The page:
Friday, April 22, 2005


Some thoughts

It's a Friday night and I can barely keep my eyes open as I write this. More time off the clock this week. Maybe my students learned something. Maybe I learned how to teach, maybe not. Lately I've thought at length about the next step -- the one to take regarding my future in this job/profession. I've commited a non-refundable deposit to a fairly respectable law school on the other side of the state border. The money is not the issue. Part of me cringes at the idea of "giving up" on the job so soon into a would-be career.

It wouldn't be the first time. During my first year of college I wrote for a couple of newspapers. I enjoyed it, actually; the exciting and often-harrowing ebb and flow of the everyday race to get the story far exceeds every part of the routine in my current career. Like in teaching, you are made to eat shit for unspecified periods of time before an employer loosens up the purse strings and pays you starvation wages" with sorta benefits. Meanwhile, you realize that it's time to get out there and make the big bucks because, Johnny woul 4

Saturday, April 09, 2005


Saturday night blues

My classroom is quiet as all classrooms are on a Saturday night. The dust balls and winter-surviving insects keep me company in my dungeon as I grade, and grade, and grade into the night. Much as law and business school hopefuls must take the respective LSAT and GMAT exams, teacher-wannabes ought to be made to sit and grade for hours on end, isolated in both the literal and intellectual sense. Grading takes up half of my "free time" during the school year. The difference between this and the mind-numbing cubicle work that I had hoped to avoid in becoming a teacher is small, save for $30,000 or so a year. Ever have one of those "I'm a fucking idiot" moments? Yeah.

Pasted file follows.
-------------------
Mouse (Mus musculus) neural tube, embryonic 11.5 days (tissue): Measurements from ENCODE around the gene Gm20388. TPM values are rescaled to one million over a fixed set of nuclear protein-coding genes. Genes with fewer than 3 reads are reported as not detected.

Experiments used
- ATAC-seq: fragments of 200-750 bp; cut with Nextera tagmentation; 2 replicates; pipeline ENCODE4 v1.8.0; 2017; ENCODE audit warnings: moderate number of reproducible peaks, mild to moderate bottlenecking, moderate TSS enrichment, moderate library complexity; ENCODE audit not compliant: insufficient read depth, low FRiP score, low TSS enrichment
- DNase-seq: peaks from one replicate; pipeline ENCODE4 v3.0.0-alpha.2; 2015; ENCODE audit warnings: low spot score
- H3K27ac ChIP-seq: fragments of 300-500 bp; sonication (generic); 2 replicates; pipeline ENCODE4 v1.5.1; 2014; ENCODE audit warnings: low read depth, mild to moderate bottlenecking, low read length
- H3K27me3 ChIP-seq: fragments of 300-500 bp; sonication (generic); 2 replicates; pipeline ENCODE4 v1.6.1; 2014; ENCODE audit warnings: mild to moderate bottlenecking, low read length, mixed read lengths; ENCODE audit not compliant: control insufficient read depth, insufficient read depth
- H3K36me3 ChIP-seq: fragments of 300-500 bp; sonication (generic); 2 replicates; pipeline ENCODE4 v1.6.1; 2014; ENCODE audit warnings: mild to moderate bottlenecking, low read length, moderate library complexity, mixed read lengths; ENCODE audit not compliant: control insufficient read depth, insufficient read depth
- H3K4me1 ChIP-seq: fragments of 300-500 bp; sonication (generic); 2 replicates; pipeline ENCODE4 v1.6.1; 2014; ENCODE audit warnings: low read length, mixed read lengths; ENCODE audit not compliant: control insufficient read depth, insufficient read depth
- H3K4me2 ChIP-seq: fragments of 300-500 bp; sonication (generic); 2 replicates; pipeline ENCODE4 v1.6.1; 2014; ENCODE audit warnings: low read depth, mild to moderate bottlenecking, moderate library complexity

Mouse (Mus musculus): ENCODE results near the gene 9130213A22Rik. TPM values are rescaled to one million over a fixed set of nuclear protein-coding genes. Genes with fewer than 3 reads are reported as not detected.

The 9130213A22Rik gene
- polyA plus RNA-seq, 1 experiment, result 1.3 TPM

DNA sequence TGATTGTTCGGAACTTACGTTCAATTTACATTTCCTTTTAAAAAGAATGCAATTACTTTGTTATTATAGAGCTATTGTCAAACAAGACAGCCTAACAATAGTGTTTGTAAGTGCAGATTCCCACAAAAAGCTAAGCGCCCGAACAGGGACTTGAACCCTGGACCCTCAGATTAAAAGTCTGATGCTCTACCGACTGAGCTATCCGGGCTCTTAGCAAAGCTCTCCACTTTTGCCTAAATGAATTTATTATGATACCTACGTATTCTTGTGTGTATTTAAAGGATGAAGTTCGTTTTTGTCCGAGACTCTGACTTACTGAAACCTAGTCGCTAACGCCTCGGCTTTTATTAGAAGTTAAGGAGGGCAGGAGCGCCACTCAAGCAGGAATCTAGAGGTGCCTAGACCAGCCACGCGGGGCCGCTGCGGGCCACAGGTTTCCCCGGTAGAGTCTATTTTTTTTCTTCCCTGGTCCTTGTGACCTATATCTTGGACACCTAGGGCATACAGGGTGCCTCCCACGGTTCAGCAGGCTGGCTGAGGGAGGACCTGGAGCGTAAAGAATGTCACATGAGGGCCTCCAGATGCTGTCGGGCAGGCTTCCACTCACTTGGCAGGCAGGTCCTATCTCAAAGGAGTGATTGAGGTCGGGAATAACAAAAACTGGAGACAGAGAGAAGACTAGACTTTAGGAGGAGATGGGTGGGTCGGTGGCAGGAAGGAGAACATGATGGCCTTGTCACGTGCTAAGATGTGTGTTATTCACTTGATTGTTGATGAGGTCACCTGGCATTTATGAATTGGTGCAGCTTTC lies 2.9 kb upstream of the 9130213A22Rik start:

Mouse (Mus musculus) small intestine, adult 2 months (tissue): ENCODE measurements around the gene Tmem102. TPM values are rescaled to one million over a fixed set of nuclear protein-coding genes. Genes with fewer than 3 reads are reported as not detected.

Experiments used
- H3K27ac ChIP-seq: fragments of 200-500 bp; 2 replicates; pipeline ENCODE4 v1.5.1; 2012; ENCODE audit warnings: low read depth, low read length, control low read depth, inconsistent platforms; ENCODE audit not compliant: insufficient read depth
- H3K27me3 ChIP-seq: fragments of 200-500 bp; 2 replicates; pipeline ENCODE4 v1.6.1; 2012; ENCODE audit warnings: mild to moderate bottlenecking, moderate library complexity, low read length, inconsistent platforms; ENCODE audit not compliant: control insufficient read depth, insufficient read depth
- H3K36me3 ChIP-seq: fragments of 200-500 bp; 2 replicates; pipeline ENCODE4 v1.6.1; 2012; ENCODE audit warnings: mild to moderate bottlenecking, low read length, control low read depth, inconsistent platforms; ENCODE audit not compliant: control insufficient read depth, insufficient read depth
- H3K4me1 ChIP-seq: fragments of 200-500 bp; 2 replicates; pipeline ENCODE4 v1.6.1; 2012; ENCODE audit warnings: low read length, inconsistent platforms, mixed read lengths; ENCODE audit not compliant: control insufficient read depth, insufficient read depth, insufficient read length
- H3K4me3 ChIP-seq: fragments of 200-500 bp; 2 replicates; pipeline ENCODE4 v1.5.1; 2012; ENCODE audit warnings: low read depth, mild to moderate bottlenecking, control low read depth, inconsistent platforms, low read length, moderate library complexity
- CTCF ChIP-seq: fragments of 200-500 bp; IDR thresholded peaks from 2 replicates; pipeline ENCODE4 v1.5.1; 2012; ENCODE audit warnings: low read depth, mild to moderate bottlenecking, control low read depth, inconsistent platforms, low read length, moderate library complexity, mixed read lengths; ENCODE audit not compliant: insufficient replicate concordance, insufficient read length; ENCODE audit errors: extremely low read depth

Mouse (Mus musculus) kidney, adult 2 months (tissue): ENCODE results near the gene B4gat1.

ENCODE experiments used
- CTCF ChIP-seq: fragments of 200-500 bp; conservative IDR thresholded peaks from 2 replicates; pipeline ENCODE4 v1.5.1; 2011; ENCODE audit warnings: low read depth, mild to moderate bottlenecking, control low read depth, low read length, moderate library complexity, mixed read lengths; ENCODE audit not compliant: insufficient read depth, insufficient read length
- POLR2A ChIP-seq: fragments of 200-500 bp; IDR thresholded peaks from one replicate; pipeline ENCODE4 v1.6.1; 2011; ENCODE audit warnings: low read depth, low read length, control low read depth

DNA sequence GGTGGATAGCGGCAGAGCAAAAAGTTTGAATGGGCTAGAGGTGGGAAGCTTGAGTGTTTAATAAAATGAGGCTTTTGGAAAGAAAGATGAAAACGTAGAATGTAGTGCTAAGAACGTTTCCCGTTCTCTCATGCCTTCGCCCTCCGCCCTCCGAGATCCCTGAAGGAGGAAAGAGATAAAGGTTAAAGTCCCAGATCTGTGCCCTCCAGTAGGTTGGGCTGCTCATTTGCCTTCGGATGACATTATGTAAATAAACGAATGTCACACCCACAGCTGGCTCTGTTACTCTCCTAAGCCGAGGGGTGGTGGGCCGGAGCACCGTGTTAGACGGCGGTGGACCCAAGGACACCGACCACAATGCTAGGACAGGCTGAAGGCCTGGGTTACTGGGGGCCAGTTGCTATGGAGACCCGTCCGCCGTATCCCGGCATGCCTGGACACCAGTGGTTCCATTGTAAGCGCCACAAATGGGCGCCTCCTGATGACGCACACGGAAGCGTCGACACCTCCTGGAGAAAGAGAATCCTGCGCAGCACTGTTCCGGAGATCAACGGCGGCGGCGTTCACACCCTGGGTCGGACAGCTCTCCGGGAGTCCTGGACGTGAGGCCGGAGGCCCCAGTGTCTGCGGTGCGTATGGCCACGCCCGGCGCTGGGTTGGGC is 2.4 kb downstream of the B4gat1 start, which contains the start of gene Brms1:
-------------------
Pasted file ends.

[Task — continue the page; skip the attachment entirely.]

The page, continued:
Monday, March 07, 2005


10 minutes to post . . .

It's a Monday evening and I'm sifting through the wreckage that was my Monday lesson plan. I am still smarting from a particularly lively email in which a parent called me "disorganized" and "careless". Funny, that's exactly the way I would have characterized his hot-headed brat of a son. Nevertheless. I am merely shirking my primary responsibility of interpreting the aboriginal, headache-inducing scrawls of my students. If it sounds too good to be true it's because uses such effective adjectives.

I earn $25,000 per year as a teacher at a Catholic high school in the midwest. It wasn't by design, or really by choice. Somewhere in the conduit between dreamy idealism and the spirit-crushing realization of a life wasted we fasten the tether of obligation to ourselves. Some stare at computers, others at numbers. I stare at kids who, in spite of reading cadences that are reminiscent of a first-time stick shift user, will likely go on to earn more in a year than I make in 10, more in five years than I'll make in a lifetime. This makes all the sense in the world.

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